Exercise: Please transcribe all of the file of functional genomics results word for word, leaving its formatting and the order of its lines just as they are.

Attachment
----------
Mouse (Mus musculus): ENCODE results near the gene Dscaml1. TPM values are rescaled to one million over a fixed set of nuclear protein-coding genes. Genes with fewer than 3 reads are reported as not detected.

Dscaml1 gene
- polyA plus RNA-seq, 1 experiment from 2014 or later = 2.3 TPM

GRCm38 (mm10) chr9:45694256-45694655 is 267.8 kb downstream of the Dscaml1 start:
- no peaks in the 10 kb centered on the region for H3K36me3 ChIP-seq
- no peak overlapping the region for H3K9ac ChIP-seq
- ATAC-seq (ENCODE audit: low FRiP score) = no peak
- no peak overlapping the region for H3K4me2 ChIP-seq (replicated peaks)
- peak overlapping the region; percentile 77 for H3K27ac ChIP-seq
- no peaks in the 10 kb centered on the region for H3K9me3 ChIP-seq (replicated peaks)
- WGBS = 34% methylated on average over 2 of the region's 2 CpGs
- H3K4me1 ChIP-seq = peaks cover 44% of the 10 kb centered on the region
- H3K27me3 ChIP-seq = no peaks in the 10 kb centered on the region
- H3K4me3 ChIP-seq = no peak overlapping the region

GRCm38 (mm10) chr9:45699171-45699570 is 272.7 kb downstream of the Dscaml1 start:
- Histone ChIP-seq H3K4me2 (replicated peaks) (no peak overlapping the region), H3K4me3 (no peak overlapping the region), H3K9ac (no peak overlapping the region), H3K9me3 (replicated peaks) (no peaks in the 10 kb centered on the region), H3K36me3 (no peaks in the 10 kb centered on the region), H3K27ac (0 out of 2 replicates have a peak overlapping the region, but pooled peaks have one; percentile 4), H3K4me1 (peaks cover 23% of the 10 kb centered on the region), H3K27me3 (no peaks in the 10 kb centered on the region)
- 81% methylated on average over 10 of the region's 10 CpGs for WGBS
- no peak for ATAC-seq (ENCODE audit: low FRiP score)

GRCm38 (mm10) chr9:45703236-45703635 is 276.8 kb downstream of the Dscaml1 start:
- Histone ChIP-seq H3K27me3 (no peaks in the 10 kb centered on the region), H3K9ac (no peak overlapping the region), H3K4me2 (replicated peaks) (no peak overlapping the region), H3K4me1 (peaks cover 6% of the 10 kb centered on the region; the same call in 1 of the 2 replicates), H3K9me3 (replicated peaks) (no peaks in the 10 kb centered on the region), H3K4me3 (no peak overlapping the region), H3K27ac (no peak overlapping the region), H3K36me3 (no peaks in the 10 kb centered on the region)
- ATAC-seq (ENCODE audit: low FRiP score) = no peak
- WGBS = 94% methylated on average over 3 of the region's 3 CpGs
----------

Mouse (Mus musculus): ENCODE results near the gene Dscaml1. TPM values are rescaled to one million over a fixed set of nuclear protein-coding genes. Genes with fewer than 3 reads are reported as not detected.

Dscaml1 gene
- polyA plus RNA-seq, 1 experiment from 2014 or later = 2.3 TPM

GRCm38 (mm10) chr9:45694256-45694655 is 267.8 kb downstream of the Dscaml1 start:
- no peaks in the 10 kb centered on the region for H3K36me3 ChIP-seq
- no peak overlapping the region for H3K9ac ChIP-seq
- ATAC-seq (ENCODE audit: low FRiP score) = no peak
- no peak overlapping the region for H3K4me2 ChIP-seq (replicated peaks)
- peak overlapping the region; percentile 77 for H3K27ac ChIP-seq
- no peaks in the 10 kb centered on the region for H3K9me3 ChIP-seq (replicated peaks)
- WGBS = 34% methylated on average over 2 of the region's 2 CpGs
- H3K4me1 ChIP-seq = peaks cover 44% of the 10 kb centered on the region
- H3K27me3 ChIP-seq = no peaks in the 10 kb centered on the region
- H3K4me3 ChIP-seq = no peak overlapping the region

GRCm38 (mm10) chr9:45699171-45699570 is 272.7 kb downstream of the Dscaml1 start:
- Histone ChIP-seq H3K4me2 (replicated peaks) (no peak overlapping the region), H3K4me3 (no peak overlapping the region), H3K9ac (no peak overlapping the region), H3K9me3 (replicated peaks) (no peaks in the 10 kb centered on the region), H3K36me3 (no peaks in the 10 kb centered on the region), H3K27ac (0 out of 2 replicates have a peak overlapping the region, but pooled peaks have one; percentile 4), H3K4me1 (peaks cover 23% of the 10 kb centered on the region), H3K27me3 (no peaks in the 10 kb centered on the region)
- 81% methylated on average over 10 of the region's 10 CpGs for WGBS
- no peak for ATAC-seq (ENCODE audit: low FRiP score)

GRCm38 (mm10) chr9:45703236-45703635 is 276.8 kb downstream of the Dscaml1 start:
- Histone ChIP-seq H3K27me3 (no peaks in the 10 kb centered on the region), H3K9ac (no peak overlapping the region), H3K4me2 (replicated peaks) (no peak overlapping the region), H3K4me1 (peaks cover 6% of the 10 kb centered on the region; the same call in 1 of the 2 replicates), H3K9me3 (replicated peaks) (no peaks in the 10 kb centered on the region), H3K4me3 (no peak overlapping the region), H3K27ac (no peak overlapping the region), H3K36me3 (no peaks in the 10 kb centered on the region)
- ATAC-seq (ENCODE audit: low FRiP score) = no peak
- WGBS = 94% methylated on average over 3 of the region's 3 CpGs